The government should use tax incentives to push companies towards more rehabilitation for the long-term sick, a report says.
The annual absence management survey from the Chartered Institute of Personnel and Development (CIPD) reveals the average annual number of sick days fell slightly from 8.4 to eight in 2008.
Ben Willmott, CIPD adviser on workplace health, believes the government could help encourage more employers provide occupational health and vocational rehabilitation services through tax incentives.
Today's survey shows 36 per cent of employers offer no rehabilitation support and that, where it is available, on average it takes two months for the employee to be referred. Often, the CIPD says, the chances of a quick return have been diminished significantly because of this wait.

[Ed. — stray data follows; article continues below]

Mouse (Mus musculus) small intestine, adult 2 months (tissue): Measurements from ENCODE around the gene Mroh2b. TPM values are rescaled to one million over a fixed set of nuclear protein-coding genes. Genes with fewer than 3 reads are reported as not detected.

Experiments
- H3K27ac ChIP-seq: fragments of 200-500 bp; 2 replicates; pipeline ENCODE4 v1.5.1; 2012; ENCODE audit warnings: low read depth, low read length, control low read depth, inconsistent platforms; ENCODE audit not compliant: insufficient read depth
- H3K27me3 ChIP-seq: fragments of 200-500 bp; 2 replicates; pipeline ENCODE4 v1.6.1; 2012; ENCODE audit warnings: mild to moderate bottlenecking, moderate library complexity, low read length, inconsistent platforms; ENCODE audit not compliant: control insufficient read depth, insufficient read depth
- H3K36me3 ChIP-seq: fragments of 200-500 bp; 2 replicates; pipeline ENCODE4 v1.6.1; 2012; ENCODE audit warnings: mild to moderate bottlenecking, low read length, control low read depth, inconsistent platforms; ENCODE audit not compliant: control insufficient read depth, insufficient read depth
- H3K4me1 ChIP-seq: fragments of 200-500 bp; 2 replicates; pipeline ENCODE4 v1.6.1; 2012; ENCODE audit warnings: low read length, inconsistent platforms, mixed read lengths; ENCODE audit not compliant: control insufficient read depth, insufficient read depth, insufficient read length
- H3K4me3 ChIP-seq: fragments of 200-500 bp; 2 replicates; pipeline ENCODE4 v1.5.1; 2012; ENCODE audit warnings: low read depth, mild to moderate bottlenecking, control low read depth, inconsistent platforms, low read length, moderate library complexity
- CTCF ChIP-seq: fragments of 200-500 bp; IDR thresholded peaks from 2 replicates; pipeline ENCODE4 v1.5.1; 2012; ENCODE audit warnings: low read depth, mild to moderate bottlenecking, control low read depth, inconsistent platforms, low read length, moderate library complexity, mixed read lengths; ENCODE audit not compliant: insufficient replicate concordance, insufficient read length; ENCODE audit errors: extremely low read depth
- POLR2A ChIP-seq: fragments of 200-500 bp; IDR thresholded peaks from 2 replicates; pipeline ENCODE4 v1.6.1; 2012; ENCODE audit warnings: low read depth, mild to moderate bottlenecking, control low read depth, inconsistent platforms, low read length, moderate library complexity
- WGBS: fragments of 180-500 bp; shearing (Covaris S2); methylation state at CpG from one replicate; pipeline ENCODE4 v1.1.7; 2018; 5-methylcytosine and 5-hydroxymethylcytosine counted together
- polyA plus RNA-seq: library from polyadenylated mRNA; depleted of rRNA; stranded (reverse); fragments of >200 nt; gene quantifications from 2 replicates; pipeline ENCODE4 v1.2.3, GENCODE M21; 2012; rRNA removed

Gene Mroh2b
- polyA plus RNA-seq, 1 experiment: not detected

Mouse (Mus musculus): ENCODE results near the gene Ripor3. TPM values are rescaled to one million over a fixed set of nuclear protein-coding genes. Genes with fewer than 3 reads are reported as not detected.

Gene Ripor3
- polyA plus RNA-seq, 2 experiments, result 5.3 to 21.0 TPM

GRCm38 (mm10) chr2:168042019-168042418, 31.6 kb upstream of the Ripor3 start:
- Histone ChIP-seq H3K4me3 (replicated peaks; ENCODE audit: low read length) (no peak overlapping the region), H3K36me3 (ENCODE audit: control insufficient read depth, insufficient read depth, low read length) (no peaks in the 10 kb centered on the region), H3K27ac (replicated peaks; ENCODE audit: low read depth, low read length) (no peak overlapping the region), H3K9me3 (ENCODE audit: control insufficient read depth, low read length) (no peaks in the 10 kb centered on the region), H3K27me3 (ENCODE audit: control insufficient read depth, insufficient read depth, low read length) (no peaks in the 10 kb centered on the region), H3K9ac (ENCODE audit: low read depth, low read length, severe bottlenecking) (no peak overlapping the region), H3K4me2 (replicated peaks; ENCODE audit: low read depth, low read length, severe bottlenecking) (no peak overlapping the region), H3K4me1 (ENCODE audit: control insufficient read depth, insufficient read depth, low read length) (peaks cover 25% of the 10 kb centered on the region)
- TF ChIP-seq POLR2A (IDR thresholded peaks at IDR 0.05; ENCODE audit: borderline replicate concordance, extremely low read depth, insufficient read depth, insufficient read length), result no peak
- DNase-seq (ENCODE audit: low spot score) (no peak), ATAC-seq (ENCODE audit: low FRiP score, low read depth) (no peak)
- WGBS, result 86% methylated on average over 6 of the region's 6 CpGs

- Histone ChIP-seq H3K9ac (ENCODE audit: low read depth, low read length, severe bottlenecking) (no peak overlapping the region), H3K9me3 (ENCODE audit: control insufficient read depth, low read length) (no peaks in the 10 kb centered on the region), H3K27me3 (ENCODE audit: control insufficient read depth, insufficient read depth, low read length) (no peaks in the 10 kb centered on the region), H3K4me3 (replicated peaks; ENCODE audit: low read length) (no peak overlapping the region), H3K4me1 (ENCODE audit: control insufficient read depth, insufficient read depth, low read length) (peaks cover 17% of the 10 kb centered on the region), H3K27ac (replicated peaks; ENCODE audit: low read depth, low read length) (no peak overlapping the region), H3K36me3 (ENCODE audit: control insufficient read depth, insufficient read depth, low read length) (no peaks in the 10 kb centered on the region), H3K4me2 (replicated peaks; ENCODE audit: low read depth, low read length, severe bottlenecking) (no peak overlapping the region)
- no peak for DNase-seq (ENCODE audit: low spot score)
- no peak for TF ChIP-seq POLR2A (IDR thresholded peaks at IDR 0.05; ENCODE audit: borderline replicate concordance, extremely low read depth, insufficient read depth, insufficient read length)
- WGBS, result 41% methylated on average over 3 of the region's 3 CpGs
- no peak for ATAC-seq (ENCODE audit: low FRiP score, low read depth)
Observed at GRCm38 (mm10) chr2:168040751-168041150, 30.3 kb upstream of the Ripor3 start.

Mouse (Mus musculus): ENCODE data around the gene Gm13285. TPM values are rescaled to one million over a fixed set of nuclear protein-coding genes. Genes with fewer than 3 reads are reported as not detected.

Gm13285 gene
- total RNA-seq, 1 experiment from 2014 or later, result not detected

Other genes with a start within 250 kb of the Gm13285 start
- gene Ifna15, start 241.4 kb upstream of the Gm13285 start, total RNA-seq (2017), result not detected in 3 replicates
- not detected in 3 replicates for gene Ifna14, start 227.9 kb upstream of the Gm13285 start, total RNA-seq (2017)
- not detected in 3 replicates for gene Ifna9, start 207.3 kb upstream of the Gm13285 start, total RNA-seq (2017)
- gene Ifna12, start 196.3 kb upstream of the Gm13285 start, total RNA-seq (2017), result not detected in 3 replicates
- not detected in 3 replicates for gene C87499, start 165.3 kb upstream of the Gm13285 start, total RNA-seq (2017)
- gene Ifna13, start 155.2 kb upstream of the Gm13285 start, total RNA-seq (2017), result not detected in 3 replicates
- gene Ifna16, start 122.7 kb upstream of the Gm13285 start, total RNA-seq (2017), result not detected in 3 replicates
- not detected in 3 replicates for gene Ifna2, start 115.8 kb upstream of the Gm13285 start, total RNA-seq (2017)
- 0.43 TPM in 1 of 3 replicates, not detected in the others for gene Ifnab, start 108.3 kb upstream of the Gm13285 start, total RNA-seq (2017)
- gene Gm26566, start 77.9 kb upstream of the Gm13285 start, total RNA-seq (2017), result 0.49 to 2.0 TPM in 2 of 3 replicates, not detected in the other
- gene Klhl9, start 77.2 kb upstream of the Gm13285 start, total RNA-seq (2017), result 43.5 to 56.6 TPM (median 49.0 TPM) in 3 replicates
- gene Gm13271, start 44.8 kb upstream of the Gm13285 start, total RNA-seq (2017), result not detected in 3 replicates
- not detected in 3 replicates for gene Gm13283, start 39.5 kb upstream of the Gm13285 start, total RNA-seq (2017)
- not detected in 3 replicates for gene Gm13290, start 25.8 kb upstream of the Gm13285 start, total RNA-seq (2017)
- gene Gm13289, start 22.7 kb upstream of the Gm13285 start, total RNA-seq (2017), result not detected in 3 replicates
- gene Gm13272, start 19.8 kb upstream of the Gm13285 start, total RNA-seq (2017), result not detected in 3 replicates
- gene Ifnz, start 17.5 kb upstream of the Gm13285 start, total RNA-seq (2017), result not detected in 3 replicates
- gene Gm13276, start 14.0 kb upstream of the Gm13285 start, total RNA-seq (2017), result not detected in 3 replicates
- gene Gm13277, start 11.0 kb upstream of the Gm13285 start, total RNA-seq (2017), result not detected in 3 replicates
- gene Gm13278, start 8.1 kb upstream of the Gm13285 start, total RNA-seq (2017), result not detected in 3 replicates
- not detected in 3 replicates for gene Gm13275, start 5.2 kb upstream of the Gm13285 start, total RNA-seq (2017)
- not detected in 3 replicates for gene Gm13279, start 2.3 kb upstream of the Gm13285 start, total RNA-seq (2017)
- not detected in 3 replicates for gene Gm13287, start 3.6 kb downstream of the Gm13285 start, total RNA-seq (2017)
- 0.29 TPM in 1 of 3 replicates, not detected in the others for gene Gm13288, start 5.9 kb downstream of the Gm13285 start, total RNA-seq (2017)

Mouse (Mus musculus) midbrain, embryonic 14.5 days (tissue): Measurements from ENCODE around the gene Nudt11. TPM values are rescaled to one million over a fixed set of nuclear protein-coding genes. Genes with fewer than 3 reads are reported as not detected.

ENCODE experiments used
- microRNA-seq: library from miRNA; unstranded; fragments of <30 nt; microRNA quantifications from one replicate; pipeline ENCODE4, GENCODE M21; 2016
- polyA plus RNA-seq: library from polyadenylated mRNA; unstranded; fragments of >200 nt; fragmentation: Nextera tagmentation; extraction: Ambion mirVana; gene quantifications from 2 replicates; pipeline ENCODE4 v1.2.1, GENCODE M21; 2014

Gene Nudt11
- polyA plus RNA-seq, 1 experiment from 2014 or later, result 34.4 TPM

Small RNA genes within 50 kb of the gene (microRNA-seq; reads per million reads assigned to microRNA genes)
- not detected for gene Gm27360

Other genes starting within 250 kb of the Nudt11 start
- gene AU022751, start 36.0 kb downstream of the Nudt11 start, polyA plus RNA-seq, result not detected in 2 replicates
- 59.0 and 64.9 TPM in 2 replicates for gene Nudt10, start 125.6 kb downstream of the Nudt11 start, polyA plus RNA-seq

"Government efforts to get people off long-term sickness benefit and back into work are to be welcomed," Mr Willmott commented.
"But more needs to be done to stem the steady stream of workers heading the other way.
"Increased use of workplace rehabilitation support and services has a key part to play in achieving this and in particular the provision of access to occupational health services, the use of flexible working to aid phased returns to work and the provision of access to counselling services."
The CIPD also wants the government to quickly implement the recommendations of Dame Carol Black's review of workplace health, published in March this year.
She proposed a number of measures to reduce the impact of ill health on Britain's economy, estimated at £100 billion every year.
These included new 'fit notes' to replace sicknotes, a Fit for Work service helping patients in the early stages of sickness and that occupational health be brought into mainstream healthcare provision.